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London calling at New York Fashion Week

Designers at New York Fashion Week heard London calling — from 1975. The looks of the London youth movement in the years when mod morphed into punk dominated runways Saturday in the second day of spring previews.
/ Source: The Associated Press

Designers at New York Fashion Week heard London calling — from 1975.

The looks of the London youth movement in the years when mod morphed into punk dominated runways Saturday in the second day of spring previews. Short skirts and tight pants kept the skinny profile fresh, paired with — what else? — edgy black.

Charlotte Ronson played on the theme to a crowd that included Lindsay Lohan in a denim corset dress with bright blue pumps.

Rag & Bone designers Marcus Wainwright and David Neville were taken with the era after watching the Anton Corbijn film "Control" about the British band Joy Division. Their collection Friday wasn't the only ones inspired by the era's nonconformity.

The look was in contrast to another emerging trend at the Bryant Park tents: easy, vacation-bound elegance. New York Fashion Week runs through September 12, with more than 100 shows over eight days.

There was something for the nice girl — as well as something for the naughty one — on the Abaete catwalk.

Designer Laura Poretzky described her spring collection at Mercedes-Benz Fashion Week as the "dichotomy of the two sides of a woman." A cute chambray sundress with a ruffled front and petticoat underneath shared the runway with skintight bodysuits with mesh side panels.

Abaete also furthered some trends that appear to be on the horizon: corset-style dresses, one-shoulder tops and killer gladiator platform sandals. Poretzky's version, which will be available at Payless, had a zipper on the back of the ankle to give a hard-rock edge to the shoe.

Her muse wears everything from mod dresses with contrasts of black and white with pops of bright sorbet colors, to flirty shirred skirts that barely reached the middle of the thigh. Two complementary dresses — one strapless, the other one-shouldered — were perfect for a night on the town, they were pleated in haphazard rows of blue and white, and tangerine and strawberry.Lacoste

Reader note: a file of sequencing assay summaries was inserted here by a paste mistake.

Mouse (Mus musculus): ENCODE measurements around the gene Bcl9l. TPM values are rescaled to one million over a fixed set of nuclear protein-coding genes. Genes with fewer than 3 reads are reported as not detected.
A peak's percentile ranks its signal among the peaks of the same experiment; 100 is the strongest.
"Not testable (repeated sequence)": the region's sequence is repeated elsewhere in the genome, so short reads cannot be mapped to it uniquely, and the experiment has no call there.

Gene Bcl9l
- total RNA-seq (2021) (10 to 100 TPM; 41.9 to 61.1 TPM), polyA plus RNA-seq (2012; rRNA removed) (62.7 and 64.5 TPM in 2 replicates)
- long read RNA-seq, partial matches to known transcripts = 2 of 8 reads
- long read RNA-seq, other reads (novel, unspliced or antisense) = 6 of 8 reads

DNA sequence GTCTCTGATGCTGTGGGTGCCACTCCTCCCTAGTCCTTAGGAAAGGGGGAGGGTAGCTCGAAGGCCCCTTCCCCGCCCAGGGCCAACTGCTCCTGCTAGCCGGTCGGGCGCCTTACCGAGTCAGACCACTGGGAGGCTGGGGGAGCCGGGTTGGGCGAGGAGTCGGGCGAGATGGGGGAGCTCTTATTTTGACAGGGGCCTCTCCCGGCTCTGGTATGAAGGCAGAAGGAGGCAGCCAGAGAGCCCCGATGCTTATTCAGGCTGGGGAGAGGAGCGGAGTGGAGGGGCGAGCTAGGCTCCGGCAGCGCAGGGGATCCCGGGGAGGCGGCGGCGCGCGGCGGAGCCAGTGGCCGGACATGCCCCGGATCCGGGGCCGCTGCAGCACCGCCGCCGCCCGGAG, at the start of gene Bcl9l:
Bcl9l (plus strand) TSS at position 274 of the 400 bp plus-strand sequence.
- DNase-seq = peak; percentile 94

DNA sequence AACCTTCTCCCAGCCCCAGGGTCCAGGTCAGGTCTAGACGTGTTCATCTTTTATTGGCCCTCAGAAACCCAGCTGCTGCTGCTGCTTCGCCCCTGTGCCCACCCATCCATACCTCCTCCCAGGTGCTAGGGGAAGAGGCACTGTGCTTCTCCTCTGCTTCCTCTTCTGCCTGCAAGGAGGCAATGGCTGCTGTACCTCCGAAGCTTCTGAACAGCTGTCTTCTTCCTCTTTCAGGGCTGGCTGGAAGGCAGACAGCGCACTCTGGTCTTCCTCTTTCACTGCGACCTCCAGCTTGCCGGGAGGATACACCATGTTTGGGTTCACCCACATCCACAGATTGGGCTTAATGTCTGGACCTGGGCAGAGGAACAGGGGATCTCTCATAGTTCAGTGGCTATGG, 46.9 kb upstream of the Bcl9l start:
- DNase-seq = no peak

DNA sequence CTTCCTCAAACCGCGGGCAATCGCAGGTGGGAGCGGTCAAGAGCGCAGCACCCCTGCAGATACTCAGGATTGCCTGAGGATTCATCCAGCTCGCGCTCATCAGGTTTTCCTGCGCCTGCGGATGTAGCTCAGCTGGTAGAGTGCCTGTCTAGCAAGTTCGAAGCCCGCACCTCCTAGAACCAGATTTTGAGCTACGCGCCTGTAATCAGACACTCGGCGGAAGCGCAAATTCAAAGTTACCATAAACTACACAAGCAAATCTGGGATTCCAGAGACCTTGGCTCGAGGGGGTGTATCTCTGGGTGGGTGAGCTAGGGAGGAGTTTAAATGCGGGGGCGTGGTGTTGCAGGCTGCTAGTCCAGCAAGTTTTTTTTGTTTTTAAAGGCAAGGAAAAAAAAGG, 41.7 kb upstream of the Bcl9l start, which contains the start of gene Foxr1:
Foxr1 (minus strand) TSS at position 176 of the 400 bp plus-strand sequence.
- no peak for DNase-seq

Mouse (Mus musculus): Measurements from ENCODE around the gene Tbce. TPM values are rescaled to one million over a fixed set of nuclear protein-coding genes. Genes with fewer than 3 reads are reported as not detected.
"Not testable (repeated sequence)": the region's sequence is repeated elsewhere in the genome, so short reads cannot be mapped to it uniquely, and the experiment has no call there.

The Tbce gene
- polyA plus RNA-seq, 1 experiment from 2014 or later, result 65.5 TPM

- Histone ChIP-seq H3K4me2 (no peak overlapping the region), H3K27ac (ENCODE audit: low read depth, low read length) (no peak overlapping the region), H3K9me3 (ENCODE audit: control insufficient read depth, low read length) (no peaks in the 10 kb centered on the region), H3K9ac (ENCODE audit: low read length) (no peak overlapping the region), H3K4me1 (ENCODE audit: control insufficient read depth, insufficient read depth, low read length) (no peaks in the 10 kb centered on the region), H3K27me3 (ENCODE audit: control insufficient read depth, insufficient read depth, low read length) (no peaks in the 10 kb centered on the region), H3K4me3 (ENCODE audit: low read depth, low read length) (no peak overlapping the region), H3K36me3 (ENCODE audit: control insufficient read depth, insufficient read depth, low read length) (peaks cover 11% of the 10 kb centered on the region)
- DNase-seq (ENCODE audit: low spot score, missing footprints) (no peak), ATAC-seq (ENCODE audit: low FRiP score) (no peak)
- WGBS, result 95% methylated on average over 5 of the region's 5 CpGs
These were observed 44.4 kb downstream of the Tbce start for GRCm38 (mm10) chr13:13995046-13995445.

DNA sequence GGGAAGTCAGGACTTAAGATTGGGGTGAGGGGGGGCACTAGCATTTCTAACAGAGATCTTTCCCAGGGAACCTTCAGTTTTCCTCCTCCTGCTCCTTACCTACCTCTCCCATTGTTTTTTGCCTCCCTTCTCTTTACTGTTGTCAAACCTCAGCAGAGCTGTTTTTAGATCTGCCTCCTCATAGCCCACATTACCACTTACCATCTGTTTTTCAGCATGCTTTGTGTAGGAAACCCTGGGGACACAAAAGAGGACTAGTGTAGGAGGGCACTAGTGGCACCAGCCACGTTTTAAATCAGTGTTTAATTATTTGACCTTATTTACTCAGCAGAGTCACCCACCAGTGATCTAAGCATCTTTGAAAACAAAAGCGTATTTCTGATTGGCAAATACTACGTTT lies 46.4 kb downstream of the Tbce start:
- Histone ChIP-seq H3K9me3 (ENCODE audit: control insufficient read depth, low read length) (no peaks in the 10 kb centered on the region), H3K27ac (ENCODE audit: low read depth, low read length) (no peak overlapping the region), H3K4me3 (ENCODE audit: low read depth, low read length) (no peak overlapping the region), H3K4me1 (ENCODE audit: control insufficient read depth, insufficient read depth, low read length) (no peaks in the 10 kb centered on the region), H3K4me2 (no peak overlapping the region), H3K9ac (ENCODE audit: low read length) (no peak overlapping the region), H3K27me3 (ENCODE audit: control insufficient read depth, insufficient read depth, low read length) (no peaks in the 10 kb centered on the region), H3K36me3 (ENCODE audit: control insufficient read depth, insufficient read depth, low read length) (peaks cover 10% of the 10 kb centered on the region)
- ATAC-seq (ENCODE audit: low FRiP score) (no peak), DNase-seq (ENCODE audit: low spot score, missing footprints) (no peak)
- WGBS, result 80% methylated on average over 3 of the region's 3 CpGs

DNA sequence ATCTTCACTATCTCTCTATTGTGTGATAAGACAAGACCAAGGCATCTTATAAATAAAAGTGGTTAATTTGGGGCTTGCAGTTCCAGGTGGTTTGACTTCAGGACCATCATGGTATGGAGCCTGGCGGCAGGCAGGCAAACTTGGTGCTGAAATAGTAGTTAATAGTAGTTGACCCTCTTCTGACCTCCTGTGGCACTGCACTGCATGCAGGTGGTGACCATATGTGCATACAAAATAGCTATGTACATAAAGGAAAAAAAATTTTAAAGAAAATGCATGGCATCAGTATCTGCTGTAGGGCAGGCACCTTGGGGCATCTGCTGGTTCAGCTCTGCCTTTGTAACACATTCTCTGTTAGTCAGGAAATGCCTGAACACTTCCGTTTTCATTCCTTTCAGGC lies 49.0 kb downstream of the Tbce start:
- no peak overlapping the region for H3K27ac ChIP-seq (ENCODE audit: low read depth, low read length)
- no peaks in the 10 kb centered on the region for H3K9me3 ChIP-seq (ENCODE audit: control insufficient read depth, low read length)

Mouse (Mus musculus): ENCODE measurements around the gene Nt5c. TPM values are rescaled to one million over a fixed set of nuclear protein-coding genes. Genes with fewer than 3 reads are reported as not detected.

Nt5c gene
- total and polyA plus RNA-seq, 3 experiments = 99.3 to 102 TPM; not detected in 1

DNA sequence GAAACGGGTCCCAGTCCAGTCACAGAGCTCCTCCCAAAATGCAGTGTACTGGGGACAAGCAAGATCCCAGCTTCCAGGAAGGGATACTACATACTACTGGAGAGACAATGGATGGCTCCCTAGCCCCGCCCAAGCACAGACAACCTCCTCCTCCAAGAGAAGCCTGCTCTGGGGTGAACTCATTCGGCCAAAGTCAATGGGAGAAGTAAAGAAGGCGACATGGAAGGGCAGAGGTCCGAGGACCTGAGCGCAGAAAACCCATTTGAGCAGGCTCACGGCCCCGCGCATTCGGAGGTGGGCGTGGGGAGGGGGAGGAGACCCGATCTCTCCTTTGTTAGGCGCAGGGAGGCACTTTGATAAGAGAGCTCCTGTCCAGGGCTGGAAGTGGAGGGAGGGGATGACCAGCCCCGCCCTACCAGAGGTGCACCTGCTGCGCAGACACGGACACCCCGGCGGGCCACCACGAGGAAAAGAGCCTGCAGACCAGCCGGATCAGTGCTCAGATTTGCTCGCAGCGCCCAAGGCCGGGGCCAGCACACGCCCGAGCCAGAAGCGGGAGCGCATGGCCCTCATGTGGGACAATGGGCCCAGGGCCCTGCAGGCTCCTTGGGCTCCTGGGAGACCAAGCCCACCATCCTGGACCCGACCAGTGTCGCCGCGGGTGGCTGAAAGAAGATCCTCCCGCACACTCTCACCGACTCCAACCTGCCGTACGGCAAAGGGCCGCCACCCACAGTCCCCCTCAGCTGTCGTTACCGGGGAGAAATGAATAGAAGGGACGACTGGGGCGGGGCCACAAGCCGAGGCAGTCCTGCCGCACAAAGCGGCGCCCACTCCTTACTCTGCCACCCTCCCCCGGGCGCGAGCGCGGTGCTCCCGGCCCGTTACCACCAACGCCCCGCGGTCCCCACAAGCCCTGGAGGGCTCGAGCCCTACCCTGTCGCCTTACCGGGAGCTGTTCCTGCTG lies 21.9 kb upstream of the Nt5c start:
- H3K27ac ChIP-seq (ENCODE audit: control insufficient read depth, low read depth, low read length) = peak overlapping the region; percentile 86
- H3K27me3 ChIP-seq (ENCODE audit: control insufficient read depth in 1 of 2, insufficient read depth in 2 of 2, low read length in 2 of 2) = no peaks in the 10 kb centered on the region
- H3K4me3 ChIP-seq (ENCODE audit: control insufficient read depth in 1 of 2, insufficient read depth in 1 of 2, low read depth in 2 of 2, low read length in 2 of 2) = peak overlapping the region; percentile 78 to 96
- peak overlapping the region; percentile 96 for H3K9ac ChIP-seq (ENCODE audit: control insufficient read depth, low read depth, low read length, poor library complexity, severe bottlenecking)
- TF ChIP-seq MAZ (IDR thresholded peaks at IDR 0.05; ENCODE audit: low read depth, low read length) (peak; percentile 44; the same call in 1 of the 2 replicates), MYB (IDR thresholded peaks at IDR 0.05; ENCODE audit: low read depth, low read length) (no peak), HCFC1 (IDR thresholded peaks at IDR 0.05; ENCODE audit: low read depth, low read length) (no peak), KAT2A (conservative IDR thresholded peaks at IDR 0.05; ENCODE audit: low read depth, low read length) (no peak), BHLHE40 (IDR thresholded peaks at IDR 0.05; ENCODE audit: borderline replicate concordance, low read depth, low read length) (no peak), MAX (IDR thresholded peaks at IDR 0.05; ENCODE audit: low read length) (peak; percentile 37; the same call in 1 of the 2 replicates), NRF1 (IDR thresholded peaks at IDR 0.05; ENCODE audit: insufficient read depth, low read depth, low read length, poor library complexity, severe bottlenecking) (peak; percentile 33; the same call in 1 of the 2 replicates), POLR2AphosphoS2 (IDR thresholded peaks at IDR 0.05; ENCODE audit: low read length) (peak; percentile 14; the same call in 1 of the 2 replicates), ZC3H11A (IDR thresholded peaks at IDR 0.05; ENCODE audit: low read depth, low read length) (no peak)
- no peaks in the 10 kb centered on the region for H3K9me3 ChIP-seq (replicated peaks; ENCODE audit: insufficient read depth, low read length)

Lacoste broke down its new collection into three different types of crocodiles, playing off the brand's famous logo: the silver croc, the sporty croc and the hipster croc.

Designer Christophe Lemaire brought the silver type to the Mediterranean, offering long, relaxed button-front dresses over a retro mailot or crocheted bikini for the daytime, and a sexy halter top with a plunging V-neck paired with wide-leg linen gauchos for the evening. Men got an update of the "sweat suit" — a tailored jacket-trouser set in a casual cotton fabric.

The palette was sepia tones of brown, dusty pink and off-white, the same colors used for the stripes of an adorable sportier tennis dress with a lace-up neckline. Shorts for women were super-shrunken, while the men's shorts hit the mid thigh.

The silhouette got even smaller with the more urban styles, inspired by the Mod look of the 1960s. "Slim-fit cuts are the rule rather than the exception in this new line," the designer said.

Nicole Miller
Nicole Miller aimed to demonstrate with her spring collection that cheerfulness and sophistication are not mutually exclusive.

The vibe at her show Friday night at Mercedes Benz Fashion Week was playful — thanks to a color palette that ranged from teal to coral and prints inspired by the good-luck symbols from voodoo flags. She said she wanted to capture the passion of the street during Carnival.

Dresses are Miller's specialty and she didn't disappoint with draped silhouettes that followed an emerging trend of casual elegance. The best ones included a scarf-print jersey one, a purple racer-back gown and a green-yellow linen viscose gown with one strap beaded with crystals.

On some pieces, though, Miller went overboard with fabric, putting a giant ruffle on the shoulder of tops that she called spirit wings. Also, cropped harem pants with too-roomy thighs and a tight band just below the knee would be hard for any woman without model legs to pull off.

Erin Fetherston
Erin Fetherston floated her newest collection down the runway, mining both the daytime and nighttime skies with a theme of "east of the sun and west of the moon."

The first outfit on the runway Friday night was a stunner: an asymmetrical white chiffon tank, "sunburst" jacquard pants in yellow and white with extremely exaggerated wide legs and a shimmery sequin sash. It sent the tone for one ethereal outfit after another — most of which married sexiness and femininity in white or light, pastel colors. There also was a beautiful watercolor-style print that mixed blue, blush, light yellow and green.

But the gimmick went too far with silhouettes that mimicked the clouds with giant puffs of fabric, sometimes on the shoulder, sometimes on the hem, and, worse, sometimes around the hips.